Letters: Doomed tram project must be terminated right away

TRAM project boss Richard Jeffrey arrived at TIE in May 2009 and since then we have been asked to believe that he had a "misplaced belief" that the contracts were sound.

Your article "Flawed deal meant that TIE boss was on a hiding to nothing" (News, May 20) states that "a series of adjudications with Bilfinger Berger were costly and time-consuming, losing nearly every one".

Why then have he and transport convener Councillor Gordon Mackenzie maintained that the project was on time and on budget, and why did the outgoing chairman maintain a stance of blaming the contractors for what was by the time he left a completely diametric stance to the truth?

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Who gave Messrs Mackenzie and Jeffrey the authority to take this stance?

Did other members of the TIE board know these facts?

And why did the Labour, Lib Dem and Conservative councillor directors not speak up?

Who within the council's paid officials had knowledge of this, and how widely known was it that these contracts were fundamentally flawed?

It is obvious that this project is out of control, badly served by government, full-time officials, certain councillors and by Mr Jeffrey and the departed chairman.

The decision to terminate is obviously the right one. That would allow a public inquiry to take place to determine exactly who is to blame.

John R T Carson, Kirkliston Road, South Queensferry

Sick workers are not all slackers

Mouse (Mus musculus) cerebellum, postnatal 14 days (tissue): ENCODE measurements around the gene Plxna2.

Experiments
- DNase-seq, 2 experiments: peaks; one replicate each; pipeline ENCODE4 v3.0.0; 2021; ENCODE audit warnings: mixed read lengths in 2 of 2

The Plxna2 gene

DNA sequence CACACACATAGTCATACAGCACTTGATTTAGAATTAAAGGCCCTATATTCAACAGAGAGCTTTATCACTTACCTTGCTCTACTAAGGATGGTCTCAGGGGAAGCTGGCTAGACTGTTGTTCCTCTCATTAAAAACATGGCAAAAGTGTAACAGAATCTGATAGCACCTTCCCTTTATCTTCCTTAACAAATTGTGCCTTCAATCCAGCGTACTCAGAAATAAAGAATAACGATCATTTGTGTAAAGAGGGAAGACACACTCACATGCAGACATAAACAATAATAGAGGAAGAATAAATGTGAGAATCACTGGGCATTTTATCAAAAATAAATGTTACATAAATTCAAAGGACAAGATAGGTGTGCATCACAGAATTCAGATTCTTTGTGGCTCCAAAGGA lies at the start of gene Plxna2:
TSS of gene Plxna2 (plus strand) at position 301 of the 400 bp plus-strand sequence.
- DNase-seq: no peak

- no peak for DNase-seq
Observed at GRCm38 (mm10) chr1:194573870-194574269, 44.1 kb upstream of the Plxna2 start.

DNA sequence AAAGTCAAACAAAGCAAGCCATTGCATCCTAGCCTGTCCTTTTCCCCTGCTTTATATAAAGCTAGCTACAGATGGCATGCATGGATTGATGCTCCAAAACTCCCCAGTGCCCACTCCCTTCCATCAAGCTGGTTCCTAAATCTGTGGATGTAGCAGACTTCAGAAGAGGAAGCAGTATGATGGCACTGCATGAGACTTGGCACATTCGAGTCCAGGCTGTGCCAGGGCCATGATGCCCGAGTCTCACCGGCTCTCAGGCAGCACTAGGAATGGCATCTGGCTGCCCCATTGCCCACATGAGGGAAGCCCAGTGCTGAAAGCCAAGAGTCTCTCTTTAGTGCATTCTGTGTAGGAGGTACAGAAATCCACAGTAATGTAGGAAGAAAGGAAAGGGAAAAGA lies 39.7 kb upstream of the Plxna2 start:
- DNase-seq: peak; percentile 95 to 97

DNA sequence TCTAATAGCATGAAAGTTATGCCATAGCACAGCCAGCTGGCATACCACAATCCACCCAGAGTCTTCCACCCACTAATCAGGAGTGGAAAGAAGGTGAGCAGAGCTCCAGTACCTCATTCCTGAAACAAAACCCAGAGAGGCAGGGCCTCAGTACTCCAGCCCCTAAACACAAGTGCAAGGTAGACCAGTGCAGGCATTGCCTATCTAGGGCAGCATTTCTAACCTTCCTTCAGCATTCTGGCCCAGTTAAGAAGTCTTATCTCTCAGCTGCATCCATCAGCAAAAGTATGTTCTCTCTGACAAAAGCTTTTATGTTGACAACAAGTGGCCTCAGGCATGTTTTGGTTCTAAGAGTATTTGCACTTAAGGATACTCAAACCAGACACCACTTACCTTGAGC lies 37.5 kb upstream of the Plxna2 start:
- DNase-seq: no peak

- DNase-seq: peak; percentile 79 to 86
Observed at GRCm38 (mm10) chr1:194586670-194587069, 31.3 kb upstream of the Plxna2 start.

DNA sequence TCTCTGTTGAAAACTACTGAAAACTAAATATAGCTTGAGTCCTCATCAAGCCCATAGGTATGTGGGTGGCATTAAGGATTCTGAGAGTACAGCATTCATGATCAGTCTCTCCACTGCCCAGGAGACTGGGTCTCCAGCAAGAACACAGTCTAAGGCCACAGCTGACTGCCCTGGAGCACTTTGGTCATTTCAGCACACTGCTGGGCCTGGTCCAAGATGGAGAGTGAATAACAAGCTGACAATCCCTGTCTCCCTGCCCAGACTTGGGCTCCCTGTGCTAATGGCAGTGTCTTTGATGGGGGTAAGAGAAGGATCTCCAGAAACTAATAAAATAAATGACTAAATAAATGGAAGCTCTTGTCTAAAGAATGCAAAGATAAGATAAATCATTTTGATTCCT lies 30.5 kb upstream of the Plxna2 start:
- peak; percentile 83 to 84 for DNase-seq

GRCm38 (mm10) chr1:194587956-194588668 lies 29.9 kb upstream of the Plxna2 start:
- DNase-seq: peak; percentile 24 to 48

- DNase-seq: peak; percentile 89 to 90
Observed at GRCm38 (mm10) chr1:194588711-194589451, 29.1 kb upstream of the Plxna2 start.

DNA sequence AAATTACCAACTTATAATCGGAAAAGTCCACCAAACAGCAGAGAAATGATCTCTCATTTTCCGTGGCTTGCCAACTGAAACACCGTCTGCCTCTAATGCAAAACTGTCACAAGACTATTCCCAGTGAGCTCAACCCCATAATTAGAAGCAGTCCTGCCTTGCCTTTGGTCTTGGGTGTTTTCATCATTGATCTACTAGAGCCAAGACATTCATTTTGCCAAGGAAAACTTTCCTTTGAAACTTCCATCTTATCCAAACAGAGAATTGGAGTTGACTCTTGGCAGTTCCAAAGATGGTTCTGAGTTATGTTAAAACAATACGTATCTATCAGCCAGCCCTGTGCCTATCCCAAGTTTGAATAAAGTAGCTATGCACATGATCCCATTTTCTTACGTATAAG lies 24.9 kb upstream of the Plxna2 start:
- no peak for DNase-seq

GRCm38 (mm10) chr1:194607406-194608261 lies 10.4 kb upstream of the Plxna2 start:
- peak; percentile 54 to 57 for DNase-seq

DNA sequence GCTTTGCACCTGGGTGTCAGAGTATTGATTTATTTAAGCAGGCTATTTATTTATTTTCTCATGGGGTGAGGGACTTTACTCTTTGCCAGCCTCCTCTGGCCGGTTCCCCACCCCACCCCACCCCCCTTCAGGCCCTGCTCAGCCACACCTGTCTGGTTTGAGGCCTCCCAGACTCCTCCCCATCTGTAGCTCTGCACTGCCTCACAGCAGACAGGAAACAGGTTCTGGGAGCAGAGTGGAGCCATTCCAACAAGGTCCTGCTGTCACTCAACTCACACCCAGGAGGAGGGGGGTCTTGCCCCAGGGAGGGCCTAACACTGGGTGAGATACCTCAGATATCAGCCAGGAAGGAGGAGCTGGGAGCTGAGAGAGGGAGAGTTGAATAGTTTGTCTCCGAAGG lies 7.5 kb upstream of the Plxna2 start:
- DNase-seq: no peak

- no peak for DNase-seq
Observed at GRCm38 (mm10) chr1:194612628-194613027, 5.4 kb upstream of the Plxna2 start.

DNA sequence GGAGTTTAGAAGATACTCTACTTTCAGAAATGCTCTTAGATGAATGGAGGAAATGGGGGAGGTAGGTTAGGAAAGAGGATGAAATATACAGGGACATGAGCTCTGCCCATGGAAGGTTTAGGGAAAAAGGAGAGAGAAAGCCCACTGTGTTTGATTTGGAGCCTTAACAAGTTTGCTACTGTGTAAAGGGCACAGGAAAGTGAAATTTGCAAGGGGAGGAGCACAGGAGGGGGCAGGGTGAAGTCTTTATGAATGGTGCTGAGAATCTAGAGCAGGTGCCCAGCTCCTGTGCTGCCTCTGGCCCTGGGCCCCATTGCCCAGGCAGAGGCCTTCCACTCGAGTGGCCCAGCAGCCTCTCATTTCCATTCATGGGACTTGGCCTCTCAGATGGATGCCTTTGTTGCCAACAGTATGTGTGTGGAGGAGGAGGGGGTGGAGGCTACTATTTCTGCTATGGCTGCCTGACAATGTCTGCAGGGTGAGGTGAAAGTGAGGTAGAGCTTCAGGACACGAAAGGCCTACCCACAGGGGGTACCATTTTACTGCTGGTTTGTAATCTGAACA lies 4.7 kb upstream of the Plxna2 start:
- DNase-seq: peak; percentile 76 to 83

I READ with great interest your article about NHS staff taking sickies and being hunted down by HR director Alan Boyter (News, May 19).

I am one of these stats.

When I started with the NHS I did not realise how hard worked all the staff were, and I found out during the seven years I worked there.

No-one has asked why the sickness was so high with some of the staff. In my third year in working in the NHS I was attacked by a patient.

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This left me traumatised and I was off for a long period, during which I was sent for occupational health, and I had to be moved to another department.

Around the fifth year of working I slipped on a roller chair and trapped and badly damaged my hand and attended the physio to try to get back to work as soon as possible.

In my last year with the NHS, I was sent to occupational health. It was agreed that my health was being affected, and it was put forward that I should only be on two nights a week and varied weekends off.

This was put forward but not adhered to. I recently got put in front of a hearing which my Unison representative knew was pre-determined, that I was going to be sacked.

All cases of sickness are put to a private panel and they only look at the stats of sickness, and not the reasons why they are so high.

Clinical support worker, Edinburgh

SNP's promises will cost a fortune

ONCE we get independence, we will need to raise taxes to pay for all that the SNP has promised, it is a gamble that could come off as long as raising taxes does not put off investors coming into Scotland.

But we must not lose sight of the fact that we will inherit part of the national debt, so we start off with an overdraft of trillions, with millions in overdraft charges.

JE Fraser, Cockburn Street, Edinburgh

That's no way to run a marathon

I HAVE just come from the marathon where my friends were running.

The organisation was dreadful.

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We were directed to Pinkie Park as we weren't allowed to see my friend at the finish.

There was a big screen to see the runners finish but it was broken.

So we went to see the runners walk up the road from the finish that we were told all the runners had to come up. But then the barriers were covered so we couldn't even see my friends there.

There were a lot of unhappy people there.

Andrew Binnie, Mountcastle Drive North, Edinburgh